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The busiest pot shop in Massachusetts has halted recreational sales amid coronavirus outbreak

People waited in line to buy marijuana at NETA in Brookline on a Saturday afternoon in November 2019.
People waited in line to buy marijuana at NETA in Brookline on a Saturday afternoon in November 2019.Erin Clark for The Boston Globe

The busiest recreational marijuana dispensary in Massachusetts has halted sales to the general public, as others ban walk-in customers to comply with new rules aimed at slowing the spread of the coronavirus.

In response to Gov. Charlie Baker’s new restrictions on public gatherings, New England Treatment Access announced Monday that their store in Brookline will only be open to medical patients going forward — and that adult-use purchases would be “temporarily paused.”

“During this health care crisis, the safety of our patients, our customers, and our employees are our top priority,” Amanda Rositano, the president of NETA, said in a statement. “We appreciate everyone’s understanding and patience during this unprecedented time.”

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In a letter to customers Monday morning, the company — which regularly draws long lines at its Brookline shop — said the decision was made in order to comply with the state’s ban on public gatherings over 25 people, which takes effect Tuesday. For the first time, NETA also began requiring medical patients at the Brookline dispensary to reserve orders ahead though their website.

NETA had previously eliminated walk-in orders for adult-use purchases and ramped up cleaning headed into this past weekend in the midst of the growing coronavirus crisis. And as WGBH reported Saturday, the Brookline dispensary saw massive lines in recent days as both medical patients and recreational pot user stockpiled marijuana in anticipation of potential extended period of self-isolation.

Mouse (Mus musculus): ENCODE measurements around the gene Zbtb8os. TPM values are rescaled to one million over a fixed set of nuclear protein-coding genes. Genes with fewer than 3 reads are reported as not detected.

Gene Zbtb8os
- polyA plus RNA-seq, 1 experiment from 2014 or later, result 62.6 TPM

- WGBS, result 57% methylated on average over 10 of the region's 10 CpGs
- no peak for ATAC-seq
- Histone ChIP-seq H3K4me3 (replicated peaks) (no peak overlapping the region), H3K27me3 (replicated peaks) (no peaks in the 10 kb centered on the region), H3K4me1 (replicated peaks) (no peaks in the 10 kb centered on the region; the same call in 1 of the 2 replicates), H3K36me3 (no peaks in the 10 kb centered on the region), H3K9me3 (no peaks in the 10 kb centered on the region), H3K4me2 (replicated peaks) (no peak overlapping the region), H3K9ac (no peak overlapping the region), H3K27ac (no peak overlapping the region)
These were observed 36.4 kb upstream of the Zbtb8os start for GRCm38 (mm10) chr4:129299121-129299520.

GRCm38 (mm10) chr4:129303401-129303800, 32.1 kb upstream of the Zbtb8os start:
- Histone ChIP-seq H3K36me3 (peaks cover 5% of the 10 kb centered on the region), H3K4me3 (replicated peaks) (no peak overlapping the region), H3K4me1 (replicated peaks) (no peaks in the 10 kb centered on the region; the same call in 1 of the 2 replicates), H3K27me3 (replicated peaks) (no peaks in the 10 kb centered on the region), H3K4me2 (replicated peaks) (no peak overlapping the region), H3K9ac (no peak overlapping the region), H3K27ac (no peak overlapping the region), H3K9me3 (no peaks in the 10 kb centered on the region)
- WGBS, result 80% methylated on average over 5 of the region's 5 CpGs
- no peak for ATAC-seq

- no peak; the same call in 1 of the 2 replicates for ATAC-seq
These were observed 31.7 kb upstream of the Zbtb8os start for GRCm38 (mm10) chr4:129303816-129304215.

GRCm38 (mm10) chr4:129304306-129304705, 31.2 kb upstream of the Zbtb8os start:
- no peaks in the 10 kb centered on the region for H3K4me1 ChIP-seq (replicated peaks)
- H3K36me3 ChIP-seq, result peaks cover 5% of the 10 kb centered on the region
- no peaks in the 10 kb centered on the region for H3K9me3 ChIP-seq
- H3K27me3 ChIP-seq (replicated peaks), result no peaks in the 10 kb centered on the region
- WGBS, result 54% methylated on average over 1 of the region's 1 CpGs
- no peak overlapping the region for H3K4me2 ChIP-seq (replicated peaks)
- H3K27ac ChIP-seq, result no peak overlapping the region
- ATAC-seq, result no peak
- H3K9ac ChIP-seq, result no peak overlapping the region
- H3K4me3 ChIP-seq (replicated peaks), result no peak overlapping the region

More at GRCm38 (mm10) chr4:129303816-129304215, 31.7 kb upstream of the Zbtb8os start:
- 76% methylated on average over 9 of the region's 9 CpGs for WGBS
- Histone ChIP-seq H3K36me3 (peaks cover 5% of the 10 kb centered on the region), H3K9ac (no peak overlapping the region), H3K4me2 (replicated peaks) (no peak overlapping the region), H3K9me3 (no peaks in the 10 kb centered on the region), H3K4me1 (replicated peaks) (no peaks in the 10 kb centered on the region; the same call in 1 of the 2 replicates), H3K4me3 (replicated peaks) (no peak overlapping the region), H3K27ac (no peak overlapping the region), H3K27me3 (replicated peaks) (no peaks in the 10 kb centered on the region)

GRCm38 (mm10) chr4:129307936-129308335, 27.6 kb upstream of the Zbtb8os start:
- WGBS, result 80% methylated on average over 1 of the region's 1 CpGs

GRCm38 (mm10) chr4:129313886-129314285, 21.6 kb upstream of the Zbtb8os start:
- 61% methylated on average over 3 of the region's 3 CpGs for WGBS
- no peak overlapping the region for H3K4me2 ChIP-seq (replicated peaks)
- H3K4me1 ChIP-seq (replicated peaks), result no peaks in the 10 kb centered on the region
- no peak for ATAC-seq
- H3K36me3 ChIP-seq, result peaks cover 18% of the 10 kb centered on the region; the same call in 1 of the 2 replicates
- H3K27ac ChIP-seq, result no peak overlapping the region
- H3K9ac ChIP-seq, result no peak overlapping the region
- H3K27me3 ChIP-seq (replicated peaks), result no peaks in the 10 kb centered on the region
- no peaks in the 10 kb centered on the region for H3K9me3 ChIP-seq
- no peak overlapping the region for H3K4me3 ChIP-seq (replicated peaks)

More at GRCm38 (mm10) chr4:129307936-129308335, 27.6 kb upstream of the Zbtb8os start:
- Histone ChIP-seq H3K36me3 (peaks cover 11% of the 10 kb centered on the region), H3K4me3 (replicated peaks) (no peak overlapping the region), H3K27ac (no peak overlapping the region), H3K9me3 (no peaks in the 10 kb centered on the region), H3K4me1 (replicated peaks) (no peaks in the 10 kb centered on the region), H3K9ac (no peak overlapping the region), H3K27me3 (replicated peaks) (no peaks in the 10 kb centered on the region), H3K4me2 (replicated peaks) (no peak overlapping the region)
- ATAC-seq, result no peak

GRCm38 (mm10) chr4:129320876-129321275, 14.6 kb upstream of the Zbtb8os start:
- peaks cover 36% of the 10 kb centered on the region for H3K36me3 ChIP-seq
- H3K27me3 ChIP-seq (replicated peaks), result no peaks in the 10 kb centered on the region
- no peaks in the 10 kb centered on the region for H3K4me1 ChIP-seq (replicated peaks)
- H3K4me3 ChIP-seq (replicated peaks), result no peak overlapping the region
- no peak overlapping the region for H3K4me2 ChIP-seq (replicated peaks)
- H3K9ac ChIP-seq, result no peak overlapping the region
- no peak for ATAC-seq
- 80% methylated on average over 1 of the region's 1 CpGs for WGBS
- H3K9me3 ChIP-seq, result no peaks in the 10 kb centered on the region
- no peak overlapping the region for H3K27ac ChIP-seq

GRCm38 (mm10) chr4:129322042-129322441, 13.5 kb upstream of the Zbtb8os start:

The company did not say when they plan to re-open for adult-use sales, but expressed hope they could find a way to work with the new rules, which will run until at least April 6.

“Adult Use purchases are temporarily paused while we assess our operations and make adjustments to maintain [six feet of] social distance between our staff, patients and customer,” NETA leaders wrote.

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“As you can imagine, this was a difficult decision that we did not take lightly,” their letter continued. “We are working to preserve access to cannabis for as many as possible during this uncertain time and hope to re-open for adult use customers in Brookline soon.”

The Globe reported last summer that NETA’s Brookline store, which was the first recreational dispensary to open in the Greater Boston area, had effectively become the busiest pot shop on the East Coast — and likely among the busiest in the country — with an average of 2,500 customers a day. And while a handful of other Boston-area stores have since begun recreational sales, winding lines have remained a fixture outside the dispensary’s historic Brookline Bank building.

Last week, the state’s Cannabis Control Commission released a bulletin urging marijuana dispensaries to assess their procedures around hygiene, line management, and pre-orders. The CCC also asked them to consider reminding medical patients of the ability to acquire up to a 60-day supply (adult-use customers can purchase and posses to one ounce of marijuana flower, or it’s equivalent, at a time).

NETA leaders said Monday that their Northampton shop will remain open for both medical patients and adult use customers — but only through their online pre-order system.

Read the story on Boston.com.